Treasury financial secretary David Gauke says the end of the pensions “death tax” will boost saving in the UK as he set out the Government’s thinking behind scrapping the 55 per cent charge.
Speaking at a fringe event at the Conservative party conference in Birmingham today, Gauke said removing the tax was a necessary extension of the Budget pension freedoms.
Gauke said the reforms are part of a Conservative and Liberal Democrat philosophy based on individual responsibility and greater control.
He said: “Our pension reforms mean people do not need to annuitise automatically, which creates a greater variety of pension pots and savings at death.
“Therefore the likelihood is that more and more people would have been caught up in a 55 per cent charge. That 55 per cent charge would come under much greater scrutiny as it is a pretty punitive rate. As we made clear [at the Budget] we needed to reform it.
“We looked at the various options and it seemed to us that it wasn’t sensible to have a big distinction behind the treatment of a crystallised pension pot and an uncrystallised pot. There was a strong case for consistency.
“If people died under age 75 with an uncrystallised pot then there was no charge to them. We didn’t want anyone to be worse off so the next logical step was to apply that to crystallised pension pots too.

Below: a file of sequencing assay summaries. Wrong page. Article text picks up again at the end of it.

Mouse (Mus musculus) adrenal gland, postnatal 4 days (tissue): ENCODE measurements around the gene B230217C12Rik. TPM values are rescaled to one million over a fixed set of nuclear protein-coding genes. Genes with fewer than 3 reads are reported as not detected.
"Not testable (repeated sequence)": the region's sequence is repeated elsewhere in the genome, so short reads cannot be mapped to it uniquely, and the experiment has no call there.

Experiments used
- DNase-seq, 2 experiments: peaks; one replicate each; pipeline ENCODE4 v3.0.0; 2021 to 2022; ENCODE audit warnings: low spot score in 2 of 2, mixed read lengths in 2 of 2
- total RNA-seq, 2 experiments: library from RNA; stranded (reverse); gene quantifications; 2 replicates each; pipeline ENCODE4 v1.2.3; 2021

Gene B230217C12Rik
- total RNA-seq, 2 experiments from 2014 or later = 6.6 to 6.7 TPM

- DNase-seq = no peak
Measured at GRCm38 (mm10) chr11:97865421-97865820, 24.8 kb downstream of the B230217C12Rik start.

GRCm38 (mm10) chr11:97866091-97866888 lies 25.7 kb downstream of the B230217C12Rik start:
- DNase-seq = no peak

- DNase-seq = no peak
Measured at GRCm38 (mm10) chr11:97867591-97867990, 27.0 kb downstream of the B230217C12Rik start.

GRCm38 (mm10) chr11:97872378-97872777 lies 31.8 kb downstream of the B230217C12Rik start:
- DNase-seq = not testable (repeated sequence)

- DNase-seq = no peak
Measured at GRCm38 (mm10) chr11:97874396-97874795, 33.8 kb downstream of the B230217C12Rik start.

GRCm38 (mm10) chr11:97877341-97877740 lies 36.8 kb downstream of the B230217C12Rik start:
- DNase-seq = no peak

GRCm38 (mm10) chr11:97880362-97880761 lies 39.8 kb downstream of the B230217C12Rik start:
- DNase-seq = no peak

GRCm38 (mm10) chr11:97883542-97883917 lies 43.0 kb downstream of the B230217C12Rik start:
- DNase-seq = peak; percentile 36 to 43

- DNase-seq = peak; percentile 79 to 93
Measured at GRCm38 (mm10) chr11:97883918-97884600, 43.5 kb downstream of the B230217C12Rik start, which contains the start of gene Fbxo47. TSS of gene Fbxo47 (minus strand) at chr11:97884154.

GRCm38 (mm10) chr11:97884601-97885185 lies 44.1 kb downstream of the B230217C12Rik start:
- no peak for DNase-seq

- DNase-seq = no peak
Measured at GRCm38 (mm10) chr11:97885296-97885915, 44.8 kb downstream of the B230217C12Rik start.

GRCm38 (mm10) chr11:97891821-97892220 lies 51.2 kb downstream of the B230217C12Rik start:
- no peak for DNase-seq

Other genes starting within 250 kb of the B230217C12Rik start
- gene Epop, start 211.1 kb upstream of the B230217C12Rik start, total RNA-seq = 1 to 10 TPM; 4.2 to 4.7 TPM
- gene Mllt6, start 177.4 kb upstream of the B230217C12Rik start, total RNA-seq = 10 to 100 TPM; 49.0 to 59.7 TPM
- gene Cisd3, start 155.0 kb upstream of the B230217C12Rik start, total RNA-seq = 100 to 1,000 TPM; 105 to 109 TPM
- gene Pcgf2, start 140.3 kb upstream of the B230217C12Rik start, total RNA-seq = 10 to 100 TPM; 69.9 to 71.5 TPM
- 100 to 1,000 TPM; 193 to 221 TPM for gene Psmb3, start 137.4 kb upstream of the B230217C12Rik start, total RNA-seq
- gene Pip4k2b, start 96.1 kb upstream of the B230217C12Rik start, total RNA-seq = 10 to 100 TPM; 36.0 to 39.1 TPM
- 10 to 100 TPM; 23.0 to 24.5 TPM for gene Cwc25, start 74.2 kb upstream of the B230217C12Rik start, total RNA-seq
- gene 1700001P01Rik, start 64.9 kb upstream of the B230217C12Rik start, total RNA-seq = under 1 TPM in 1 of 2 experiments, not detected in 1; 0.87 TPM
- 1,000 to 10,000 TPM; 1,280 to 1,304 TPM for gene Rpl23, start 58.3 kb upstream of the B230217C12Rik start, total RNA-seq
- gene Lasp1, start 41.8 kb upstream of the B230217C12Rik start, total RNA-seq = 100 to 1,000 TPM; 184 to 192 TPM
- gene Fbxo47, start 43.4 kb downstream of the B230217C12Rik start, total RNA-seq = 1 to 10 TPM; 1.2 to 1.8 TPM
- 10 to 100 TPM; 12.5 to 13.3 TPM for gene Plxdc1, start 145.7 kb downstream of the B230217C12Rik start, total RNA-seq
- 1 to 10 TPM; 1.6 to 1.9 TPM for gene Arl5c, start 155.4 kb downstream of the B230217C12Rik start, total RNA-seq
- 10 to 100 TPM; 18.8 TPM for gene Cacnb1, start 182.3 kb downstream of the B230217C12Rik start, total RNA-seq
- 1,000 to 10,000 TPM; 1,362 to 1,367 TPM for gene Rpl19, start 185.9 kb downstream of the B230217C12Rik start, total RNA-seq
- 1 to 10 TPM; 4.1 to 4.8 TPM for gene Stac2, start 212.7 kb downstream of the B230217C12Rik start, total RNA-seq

“You are then left with the question of what you do with over 75s. Our view was that the idea of charging a marginal rate [to beneficiaries when they withdraw cash] seems fair.
“The overall effect of these reforms is that people will have more flexibility at retirement. That is something we should welcome. We know we have a problem in this country that we don’t save enough.
“For a relatively small amount of money – £150m, which is driven not by the tax cut but by the cost of pensions tax relief from people saving more – we believe it is the right thing to do in terms of a cultural shift.”
Pensions consultant Ros Altmann agrees with the tax cut and says it could open up the possibility of pension pots being used to pay for care.
She said: “This addresses one of the biggest fears from the initial announcement on pension freedoms – that there would be reckless spending and you’ll have nothing left. Removing this 55 per cent tax charge means there is a huge incentive now to keep funds in your pension pot.”